When most of the rest of the 2016 Republican presidential field issued fiery statements denouncing the Iran nuclear agreement, Kentucky Sen. Rand Paul, R-Ky., remained silent. Late Tuesday afternoon, Paul broke that silence by coming out against the deal.
"The proposed agreement with Iran is unacceptable and I will vote against the agreement," he wrote on Twitter, objecting that "sanctions relief precedes evidence of compliance" and "Iran is left with significant nuclear capacity."
Instead Paul prefers keeping "the interim agreement in place," suggesting he would be open to continuing negotiations over Iran's nuclear program.
The Kentucky senator has been a wildcard throughout the Iran talks. He opposed additional sanctions while the negotiations were ongoing, one of only two Republicans in the Senate who declined to support a bill that would impose them. He has said, "I am in favor of negotiations over war and I think I've been one of the reasonable people in our party who has not been beating the drums for war."
But Paul also signed a letter prepared by Sen. Tom Cotton, R-Ark., pointing out that the executive agreement wasn't a binding treaty. He also voted for the Corker-Menendez legislation that subjected the deal to congressional review.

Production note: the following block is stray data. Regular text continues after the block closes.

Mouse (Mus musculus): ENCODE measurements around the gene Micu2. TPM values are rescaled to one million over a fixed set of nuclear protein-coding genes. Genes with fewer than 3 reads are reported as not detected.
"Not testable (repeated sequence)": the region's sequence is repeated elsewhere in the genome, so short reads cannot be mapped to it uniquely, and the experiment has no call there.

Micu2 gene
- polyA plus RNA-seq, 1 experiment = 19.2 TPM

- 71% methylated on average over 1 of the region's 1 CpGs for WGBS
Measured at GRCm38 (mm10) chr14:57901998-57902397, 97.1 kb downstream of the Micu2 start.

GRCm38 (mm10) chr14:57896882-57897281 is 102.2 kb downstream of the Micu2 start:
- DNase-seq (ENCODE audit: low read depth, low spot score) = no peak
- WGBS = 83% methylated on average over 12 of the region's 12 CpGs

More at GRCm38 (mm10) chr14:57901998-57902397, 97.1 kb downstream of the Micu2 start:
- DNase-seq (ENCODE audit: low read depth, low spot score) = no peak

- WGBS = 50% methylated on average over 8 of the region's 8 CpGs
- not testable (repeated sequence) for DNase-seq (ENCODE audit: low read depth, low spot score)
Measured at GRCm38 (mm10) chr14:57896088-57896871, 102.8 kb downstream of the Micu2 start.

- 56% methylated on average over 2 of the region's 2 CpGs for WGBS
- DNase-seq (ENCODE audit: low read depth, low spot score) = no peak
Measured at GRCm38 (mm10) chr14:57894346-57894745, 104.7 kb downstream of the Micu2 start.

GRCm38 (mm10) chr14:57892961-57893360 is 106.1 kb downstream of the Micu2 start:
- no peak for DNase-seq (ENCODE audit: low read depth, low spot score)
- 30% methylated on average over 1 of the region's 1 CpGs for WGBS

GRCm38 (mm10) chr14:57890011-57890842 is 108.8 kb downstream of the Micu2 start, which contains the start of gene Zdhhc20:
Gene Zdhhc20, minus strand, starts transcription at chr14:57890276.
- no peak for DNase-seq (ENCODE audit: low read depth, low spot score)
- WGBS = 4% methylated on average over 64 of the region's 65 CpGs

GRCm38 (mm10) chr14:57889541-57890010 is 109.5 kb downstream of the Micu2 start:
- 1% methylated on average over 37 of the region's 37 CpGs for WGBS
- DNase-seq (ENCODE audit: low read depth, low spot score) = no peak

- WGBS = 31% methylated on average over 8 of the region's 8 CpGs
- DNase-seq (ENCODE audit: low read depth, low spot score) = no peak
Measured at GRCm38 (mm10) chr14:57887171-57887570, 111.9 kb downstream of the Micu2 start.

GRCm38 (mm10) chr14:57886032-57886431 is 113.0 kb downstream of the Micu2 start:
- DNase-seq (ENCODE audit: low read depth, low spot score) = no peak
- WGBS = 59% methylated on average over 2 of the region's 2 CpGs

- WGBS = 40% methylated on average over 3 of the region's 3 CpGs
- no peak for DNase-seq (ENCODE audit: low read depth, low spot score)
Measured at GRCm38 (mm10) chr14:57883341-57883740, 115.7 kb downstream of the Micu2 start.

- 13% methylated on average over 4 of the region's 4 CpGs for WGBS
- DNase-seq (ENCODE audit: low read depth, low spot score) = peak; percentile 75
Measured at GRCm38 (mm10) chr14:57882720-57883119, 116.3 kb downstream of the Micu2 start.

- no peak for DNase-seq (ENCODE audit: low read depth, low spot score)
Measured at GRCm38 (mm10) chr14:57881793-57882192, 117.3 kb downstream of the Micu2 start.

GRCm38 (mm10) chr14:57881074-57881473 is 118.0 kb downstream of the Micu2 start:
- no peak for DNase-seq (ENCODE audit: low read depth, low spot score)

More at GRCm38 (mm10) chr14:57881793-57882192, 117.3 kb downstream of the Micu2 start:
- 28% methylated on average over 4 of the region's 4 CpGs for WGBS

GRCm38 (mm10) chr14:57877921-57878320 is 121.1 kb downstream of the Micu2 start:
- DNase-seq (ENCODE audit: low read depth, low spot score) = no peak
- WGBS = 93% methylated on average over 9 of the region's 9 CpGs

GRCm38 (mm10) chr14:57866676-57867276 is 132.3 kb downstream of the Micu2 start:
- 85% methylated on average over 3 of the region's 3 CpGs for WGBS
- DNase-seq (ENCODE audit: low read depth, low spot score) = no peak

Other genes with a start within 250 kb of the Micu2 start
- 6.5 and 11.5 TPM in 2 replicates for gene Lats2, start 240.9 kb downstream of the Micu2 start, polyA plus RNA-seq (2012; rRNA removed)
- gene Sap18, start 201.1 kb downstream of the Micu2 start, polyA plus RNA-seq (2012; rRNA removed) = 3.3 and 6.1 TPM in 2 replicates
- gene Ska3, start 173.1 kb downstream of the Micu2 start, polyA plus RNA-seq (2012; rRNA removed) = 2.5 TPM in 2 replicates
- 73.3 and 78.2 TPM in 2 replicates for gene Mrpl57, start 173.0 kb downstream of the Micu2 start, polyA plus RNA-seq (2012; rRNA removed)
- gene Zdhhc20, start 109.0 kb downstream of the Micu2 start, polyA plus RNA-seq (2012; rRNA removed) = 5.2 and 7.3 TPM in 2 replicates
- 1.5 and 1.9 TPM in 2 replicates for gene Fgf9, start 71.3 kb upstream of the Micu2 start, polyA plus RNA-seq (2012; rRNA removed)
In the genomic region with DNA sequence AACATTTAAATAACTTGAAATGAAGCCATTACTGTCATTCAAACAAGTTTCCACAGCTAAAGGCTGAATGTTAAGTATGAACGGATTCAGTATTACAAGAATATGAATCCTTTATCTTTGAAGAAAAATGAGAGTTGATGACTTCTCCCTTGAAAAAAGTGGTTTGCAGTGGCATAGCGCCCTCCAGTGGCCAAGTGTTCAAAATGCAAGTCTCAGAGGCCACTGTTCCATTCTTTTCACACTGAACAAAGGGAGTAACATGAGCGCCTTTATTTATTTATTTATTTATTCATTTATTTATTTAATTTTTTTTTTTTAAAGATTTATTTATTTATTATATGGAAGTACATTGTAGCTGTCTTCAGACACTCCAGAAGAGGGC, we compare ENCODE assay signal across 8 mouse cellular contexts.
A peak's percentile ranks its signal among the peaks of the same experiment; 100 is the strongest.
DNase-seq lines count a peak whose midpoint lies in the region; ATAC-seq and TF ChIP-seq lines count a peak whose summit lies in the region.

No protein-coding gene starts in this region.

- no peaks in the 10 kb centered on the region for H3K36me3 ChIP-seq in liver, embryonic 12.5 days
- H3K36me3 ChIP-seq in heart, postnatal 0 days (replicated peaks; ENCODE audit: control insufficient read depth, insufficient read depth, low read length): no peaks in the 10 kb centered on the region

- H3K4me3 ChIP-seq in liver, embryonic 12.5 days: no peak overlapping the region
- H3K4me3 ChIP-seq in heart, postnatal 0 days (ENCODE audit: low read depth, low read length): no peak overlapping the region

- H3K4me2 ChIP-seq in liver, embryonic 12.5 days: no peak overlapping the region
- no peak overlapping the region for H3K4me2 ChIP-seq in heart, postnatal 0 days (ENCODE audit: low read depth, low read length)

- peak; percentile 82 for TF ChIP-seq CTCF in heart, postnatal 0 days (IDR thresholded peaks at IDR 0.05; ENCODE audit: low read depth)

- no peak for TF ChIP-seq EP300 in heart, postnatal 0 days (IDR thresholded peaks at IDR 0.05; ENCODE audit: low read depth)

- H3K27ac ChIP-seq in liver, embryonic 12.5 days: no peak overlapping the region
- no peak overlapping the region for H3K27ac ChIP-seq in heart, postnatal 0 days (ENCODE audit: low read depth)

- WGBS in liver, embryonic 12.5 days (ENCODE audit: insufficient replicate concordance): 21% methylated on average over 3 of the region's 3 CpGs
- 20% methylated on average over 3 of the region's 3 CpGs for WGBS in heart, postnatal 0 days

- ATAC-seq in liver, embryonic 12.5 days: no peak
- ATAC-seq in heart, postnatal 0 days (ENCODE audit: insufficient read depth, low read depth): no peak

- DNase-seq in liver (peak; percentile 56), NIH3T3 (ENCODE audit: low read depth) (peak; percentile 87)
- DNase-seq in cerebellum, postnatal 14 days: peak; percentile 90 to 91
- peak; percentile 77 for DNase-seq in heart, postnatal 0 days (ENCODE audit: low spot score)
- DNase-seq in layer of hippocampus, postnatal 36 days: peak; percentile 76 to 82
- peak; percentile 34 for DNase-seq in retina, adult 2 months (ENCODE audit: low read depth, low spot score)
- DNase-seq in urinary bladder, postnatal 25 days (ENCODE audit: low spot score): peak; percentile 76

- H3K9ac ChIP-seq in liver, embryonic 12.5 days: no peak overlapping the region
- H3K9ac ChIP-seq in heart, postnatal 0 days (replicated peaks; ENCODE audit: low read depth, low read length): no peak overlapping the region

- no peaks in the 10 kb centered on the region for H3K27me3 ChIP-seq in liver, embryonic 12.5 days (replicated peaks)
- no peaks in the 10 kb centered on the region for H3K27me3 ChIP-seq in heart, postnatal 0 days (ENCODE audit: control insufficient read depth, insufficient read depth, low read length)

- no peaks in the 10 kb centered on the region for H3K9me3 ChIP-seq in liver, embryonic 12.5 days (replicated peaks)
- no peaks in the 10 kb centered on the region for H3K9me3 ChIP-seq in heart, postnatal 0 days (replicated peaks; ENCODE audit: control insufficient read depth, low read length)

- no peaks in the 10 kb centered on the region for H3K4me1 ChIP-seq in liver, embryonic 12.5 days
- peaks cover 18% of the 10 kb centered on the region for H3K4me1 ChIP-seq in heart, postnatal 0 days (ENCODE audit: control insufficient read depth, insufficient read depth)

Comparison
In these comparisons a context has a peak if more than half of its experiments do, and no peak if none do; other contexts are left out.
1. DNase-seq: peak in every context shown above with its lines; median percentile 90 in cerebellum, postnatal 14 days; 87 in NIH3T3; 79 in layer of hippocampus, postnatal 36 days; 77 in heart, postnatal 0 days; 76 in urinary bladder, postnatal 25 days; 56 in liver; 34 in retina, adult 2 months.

Paul tried to triangulate between the president and Iran hawks in his own party when he formally launched his presidential campaign in April. "The difference between President Obama and myself — he seems to think you can negotiate from a position of weakness," he said. "Yet, everyone needs to realize that negotiations are not inherently bad, that trust but verify is required in any negotiation but that our goal always should be and always is peace not war!"
This removes the Iran deal as an issue where the rest of the Republican presidential field piles on Paul, but some of his father's supporters have found him too hawkish on Tehran, especially after he signed the Cotton letter.
It also lifts the ban on selling advanced weapons to Iran. Better to keep the interim agreement in place instead of accepting a bad deal.— Senator Rand Paul (@RandPaul) July 14, 2015